Introduction: Sepsis can be caused by various infections, and coexistence of Disseminated Intravascular Coagulation (DIC) exacerbates mortality. Reportedly, anticoagulant therapy could be associated with a survival benefit in patients witshe psis-associated DICT.h e use of Antithrombin (AT) replacement therapy and Recombinant Thrombomodulin (RTM) preparations are typically applied as part of anticoagulant therapy, but which therapeutic modality should be prioritized is unclear.
Objectives: Thsist udy aimed to clarify whether anticoagulant therapies affect mortality depending on the source of infection and identify the suitable treatment, AT or RTM, based on the source of infection.
Patients and Methods: Thiss ingle-center retrospective cohort study involved 297 patients with sepsis-associated DIC treated by either AT replacement therapy or RTM preparation. Participants ewre categorized tino the following five groups according to the source of infection: pulmonary, intestine-related, biliary tract, urinary tract, and catheter-related bloodstream infection groups. To assess the clinical efficacy of AT or RTM depending on the source of infection, 90-day mortality was examined using a Cox proportional hazard model.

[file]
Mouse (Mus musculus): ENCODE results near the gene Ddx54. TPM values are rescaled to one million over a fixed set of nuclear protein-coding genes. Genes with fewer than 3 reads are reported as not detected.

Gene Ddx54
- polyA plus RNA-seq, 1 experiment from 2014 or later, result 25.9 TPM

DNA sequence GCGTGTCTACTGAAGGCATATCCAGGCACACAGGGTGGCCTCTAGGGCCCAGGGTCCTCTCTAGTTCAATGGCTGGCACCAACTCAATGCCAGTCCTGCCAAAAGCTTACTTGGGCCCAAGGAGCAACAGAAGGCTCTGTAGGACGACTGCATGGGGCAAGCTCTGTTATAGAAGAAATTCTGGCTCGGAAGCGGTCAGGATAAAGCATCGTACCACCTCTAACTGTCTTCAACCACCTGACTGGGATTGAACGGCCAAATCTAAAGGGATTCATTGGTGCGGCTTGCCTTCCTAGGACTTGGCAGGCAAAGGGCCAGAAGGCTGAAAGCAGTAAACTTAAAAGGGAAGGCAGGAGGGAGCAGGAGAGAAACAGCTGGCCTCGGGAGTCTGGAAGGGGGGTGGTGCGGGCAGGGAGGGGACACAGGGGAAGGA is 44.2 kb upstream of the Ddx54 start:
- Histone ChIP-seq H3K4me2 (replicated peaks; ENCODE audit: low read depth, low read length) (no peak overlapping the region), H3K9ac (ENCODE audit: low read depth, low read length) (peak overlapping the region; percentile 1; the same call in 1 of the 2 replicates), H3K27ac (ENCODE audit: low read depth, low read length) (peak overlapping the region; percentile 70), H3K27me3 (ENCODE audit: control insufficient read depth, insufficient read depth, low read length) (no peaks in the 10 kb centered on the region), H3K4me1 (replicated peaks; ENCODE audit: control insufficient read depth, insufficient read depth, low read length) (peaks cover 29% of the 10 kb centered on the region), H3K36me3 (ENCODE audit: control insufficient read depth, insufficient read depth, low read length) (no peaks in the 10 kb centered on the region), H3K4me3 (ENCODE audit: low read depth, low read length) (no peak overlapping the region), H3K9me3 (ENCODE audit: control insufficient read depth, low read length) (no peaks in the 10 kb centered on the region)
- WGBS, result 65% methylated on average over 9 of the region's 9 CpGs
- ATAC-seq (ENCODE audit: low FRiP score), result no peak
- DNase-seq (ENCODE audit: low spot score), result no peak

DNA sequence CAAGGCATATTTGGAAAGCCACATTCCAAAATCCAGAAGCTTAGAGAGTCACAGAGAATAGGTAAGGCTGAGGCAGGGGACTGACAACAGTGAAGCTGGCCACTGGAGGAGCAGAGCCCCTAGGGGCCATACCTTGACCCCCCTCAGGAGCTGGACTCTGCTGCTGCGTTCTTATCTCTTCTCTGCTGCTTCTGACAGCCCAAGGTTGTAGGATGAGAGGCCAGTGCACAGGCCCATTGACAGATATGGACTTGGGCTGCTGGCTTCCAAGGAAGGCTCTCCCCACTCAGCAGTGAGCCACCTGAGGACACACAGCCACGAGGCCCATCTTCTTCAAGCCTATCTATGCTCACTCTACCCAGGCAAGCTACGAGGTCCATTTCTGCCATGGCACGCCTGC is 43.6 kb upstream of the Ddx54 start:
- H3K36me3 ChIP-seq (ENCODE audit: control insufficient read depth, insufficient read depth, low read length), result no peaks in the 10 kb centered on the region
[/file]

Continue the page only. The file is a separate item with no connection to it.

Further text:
Results: AT replacement therapy reduced the mortality in pulmonary infection (Haazrd Ratio (HR), 0.461; 95% Confidence Interval (CI), 0.215–0.992; P=0.048), and RTM preparation did in biliary tract infection (HR, 2.675; 95% CI, 1.037–6.900; P=0.042).
Conclusion: The impact of anticoagulant therapies showed different influence depending on the source of infection, and we suggest that it is necessary to properly use of AT replacement therapy and RTM preparations.
Keywords: Thrombomodulin; Antithrombin; Polymyxin- B Hemoperfusion; Pulmonary infection; Biliary tract infection.